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My speech on Google/Yahoo-Japan deal in Tokyo today

I'm in Tokyo Japan and just got done giving the keynote speech to about 100 Japanese industry representatives at a forum on the negative impact on competition and innovation of the partnership between Yahoo-Japan and Google, which will control over 90% of the Japanese search advertising market.

  • The remarkable thing about the event was that it was literally the first public debate or 'open' discussion of the deal among affected stakeholders in Japan since the deal was approved secretly a few months ago!

I explained the three "Ds" of the deal: dependency, decline and disintermediation (see the full speech below.) There was a Google-friendly panel of two professors and a journalist that critiqued my speech and I was afforded full opportunity to rebut all their points.

It is amazing to me that a deal that has such far-reaching negative effects on Japanese industry, Japan's economy, identity and culture, as this, was decided without any consultation or input from industry or other parts of Government affected by the deal.

Hopefully this 'open' healthy debate that aired both sides of the issue in public for the first time, showed that no one has anything to fear in including affected stakeholders in a public discussion of whether this deal actually serves Japan's interests overall.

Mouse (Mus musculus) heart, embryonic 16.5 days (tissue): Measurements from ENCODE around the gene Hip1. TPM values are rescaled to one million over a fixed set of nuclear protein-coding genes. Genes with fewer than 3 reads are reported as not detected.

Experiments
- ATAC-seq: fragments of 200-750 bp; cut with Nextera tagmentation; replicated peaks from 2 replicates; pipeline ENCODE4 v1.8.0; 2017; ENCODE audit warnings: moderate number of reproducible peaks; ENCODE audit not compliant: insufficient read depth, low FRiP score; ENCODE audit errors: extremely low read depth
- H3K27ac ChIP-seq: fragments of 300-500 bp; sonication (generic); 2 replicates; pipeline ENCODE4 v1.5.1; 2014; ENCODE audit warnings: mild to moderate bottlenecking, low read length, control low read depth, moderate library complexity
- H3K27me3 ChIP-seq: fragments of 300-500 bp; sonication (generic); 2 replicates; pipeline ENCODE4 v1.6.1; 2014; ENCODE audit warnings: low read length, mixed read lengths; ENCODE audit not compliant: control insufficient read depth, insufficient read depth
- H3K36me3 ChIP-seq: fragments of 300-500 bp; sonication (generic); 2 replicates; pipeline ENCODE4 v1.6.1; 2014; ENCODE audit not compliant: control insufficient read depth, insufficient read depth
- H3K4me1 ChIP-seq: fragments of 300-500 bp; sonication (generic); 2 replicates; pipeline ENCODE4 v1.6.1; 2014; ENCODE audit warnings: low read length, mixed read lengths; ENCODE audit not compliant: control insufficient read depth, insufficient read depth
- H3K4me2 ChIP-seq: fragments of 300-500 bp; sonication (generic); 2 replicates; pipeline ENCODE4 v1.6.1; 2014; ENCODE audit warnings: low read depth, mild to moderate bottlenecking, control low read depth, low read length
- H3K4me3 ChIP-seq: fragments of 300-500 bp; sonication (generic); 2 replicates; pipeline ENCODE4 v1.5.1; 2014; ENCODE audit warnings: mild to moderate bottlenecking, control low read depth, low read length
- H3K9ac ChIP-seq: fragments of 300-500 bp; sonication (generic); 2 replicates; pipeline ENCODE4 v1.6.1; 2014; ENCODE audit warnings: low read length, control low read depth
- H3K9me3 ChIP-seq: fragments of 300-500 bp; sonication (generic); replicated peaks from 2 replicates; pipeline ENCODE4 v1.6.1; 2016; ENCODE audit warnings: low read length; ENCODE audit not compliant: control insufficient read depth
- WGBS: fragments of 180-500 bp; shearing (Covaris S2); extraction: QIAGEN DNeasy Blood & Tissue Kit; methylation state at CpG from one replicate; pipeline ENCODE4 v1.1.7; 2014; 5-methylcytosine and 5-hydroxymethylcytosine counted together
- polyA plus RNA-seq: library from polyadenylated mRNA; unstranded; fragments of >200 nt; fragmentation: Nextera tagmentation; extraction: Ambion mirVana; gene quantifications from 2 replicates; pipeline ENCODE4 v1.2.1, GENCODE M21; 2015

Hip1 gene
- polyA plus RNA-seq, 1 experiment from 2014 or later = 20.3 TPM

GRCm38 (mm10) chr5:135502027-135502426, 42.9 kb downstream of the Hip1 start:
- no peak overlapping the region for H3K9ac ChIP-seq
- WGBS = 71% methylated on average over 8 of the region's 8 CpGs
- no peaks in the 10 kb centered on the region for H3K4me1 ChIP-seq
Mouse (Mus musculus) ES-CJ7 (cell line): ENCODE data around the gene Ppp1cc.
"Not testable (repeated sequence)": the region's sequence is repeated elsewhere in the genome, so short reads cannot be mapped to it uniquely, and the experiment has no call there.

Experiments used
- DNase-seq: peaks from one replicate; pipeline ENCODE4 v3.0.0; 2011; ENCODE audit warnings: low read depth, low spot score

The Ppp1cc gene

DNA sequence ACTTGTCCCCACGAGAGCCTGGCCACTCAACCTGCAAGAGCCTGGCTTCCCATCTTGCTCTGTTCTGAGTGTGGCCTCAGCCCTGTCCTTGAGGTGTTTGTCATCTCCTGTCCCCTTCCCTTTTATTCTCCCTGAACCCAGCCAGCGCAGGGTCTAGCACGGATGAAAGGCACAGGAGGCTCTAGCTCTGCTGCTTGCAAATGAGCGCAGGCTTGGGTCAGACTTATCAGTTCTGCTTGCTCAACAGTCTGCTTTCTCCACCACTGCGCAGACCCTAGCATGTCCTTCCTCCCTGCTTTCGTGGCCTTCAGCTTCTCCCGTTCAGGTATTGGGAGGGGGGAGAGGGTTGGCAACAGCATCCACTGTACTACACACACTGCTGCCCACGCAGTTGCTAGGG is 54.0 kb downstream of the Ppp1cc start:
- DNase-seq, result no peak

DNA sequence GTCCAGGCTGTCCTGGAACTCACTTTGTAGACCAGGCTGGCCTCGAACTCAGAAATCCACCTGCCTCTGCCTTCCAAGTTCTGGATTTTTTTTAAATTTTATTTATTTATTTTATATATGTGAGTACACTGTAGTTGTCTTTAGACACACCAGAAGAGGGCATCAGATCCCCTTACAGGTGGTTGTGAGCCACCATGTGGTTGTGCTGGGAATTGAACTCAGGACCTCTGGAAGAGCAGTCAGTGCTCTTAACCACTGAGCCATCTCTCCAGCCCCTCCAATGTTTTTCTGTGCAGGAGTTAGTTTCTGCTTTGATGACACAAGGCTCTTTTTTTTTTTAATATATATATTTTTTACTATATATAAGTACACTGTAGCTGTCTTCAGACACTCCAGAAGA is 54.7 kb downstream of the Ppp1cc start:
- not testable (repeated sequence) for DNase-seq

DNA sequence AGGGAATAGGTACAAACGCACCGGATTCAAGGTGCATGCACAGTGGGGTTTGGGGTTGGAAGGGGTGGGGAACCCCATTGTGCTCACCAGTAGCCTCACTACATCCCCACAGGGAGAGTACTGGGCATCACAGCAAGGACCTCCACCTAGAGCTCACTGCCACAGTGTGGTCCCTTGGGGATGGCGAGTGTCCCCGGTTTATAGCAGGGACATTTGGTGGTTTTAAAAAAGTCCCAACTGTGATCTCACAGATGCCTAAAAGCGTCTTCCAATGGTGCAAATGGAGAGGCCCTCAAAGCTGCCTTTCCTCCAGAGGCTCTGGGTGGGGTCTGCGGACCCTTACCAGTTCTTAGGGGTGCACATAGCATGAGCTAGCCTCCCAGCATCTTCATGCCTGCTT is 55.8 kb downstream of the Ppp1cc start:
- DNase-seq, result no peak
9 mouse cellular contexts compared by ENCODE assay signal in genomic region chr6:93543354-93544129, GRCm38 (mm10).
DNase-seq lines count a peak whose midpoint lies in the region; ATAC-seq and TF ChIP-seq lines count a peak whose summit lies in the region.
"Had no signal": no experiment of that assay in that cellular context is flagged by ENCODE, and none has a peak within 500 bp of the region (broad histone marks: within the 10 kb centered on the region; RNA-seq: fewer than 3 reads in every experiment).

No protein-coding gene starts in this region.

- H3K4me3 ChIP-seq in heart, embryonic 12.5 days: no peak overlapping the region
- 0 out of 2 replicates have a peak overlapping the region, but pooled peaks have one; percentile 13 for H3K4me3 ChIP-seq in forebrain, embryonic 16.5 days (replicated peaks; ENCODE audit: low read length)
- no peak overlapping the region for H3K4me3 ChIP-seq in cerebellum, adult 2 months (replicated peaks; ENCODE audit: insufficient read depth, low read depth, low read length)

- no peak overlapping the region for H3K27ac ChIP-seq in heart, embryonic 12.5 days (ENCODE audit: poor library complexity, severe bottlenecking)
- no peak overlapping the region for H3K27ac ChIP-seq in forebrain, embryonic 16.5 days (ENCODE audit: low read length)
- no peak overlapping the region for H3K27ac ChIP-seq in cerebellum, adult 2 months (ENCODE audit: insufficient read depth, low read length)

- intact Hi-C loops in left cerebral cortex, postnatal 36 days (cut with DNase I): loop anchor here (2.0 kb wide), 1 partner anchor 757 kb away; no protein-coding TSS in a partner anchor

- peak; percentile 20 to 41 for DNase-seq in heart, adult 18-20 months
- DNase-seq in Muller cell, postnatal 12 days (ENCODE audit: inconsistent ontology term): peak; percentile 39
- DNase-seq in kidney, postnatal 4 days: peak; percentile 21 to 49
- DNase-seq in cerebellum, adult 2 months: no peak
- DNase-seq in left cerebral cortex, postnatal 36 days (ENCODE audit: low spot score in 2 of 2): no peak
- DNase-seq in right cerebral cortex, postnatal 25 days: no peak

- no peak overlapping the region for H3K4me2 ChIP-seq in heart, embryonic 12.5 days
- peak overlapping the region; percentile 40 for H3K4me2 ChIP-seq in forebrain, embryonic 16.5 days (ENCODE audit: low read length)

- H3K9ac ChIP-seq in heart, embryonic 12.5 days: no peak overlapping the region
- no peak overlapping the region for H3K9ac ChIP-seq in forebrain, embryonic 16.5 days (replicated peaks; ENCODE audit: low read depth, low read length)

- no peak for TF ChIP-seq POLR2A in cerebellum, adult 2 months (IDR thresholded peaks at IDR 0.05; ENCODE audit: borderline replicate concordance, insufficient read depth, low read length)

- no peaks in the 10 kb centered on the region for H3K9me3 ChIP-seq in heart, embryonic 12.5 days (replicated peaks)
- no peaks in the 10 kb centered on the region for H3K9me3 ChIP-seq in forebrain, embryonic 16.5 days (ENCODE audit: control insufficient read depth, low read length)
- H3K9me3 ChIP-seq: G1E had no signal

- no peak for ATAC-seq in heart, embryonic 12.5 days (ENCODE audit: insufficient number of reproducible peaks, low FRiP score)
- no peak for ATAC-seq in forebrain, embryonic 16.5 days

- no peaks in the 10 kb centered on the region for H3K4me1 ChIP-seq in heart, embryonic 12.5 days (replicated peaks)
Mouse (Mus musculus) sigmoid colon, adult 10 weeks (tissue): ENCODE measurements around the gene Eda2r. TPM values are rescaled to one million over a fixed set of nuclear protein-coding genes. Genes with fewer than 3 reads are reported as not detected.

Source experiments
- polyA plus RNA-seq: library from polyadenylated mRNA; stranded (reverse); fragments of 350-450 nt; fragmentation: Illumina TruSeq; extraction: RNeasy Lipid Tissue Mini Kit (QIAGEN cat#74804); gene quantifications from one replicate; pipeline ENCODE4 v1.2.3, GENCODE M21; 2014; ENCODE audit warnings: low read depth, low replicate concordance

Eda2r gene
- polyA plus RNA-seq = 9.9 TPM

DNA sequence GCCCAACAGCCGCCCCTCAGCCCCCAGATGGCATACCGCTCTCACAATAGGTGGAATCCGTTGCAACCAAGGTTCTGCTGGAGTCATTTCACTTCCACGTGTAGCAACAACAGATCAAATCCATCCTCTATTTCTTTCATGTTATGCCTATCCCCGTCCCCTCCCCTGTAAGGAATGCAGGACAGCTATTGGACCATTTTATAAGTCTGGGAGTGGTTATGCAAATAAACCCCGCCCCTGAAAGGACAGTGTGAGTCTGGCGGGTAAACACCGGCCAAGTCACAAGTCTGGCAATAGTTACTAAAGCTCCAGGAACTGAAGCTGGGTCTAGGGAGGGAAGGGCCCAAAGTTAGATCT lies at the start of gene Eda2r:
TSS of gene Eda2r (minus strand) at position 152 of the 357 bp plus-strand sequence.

Hopefully, this healthy discussion and debate will continue.



Japan: Powered by Google?

Information Communications Policy Forum Keynote

Tokyo, Japan; September 30, 2010

Scott Cleland, President, Precursor LLC

Thank you very much for the honor of speaking before this important and distinguished forum.


My purpose today is to explain the impact of the Yahoo-Japan/Google partnership for Japan and Japanese industry given America’s experience of prohibiting a similar proposed partnership between Yahoo and Google.

In 2008, Google proposed to partner with Yahoo in search advertising in the United States. After an eight month investigation including over a hundred stakeholders, the U.S. Department of Justice Antitrust Division blocked the Yahoo-Google partnership by threatening to take the most severe action available to it – a Sherman Act Section 2 monopolization case against Google.

The Yahoo-Google deal was opposed by the U.S. Government in part because industry provided essential expertise and explained how an ad partnership between Yahoo and Google would hurt competition and innovation.

For example, America’s largest advertiser association strongly opposed the Yahoo-Google ad agreement because it would eliminate their competitive power to choose.

Google and Yahoo’s customers urged the U.S. Government to protect search advertising competition.

The U.S. experience shows that it is important for industry to be informed and to share their assessments of how such a partnership could affect competition and innovation.

Dominance by one search engine is a problem.

The Problem

Simply, Yahoo-Japan’s outsourcing of its search and ad technology platform to Google will lead to an end of effective online advertising competition in Japan and will lead to a de facto 90+% Google monopoly of search and online advertising.

This outsourcing “partnership” will cause: Dependency of Yahoo-Japan Corp. on Google Inc.; Decline in Japan’s online competitiveness; and Disintermediation of critical Japanese vertical businesses – by Google.

This is dependency, not competition.

Not Competition:

Before the “partnership,” Japan had strong Japan-centered competition where Yahoo-Japan set the competitive standard. Google was a hungry competitor with competitive incentive to invest, innovate and strive to better serve Japanese users, advertisers, publishers, and developers -- than Yahoo-Japan.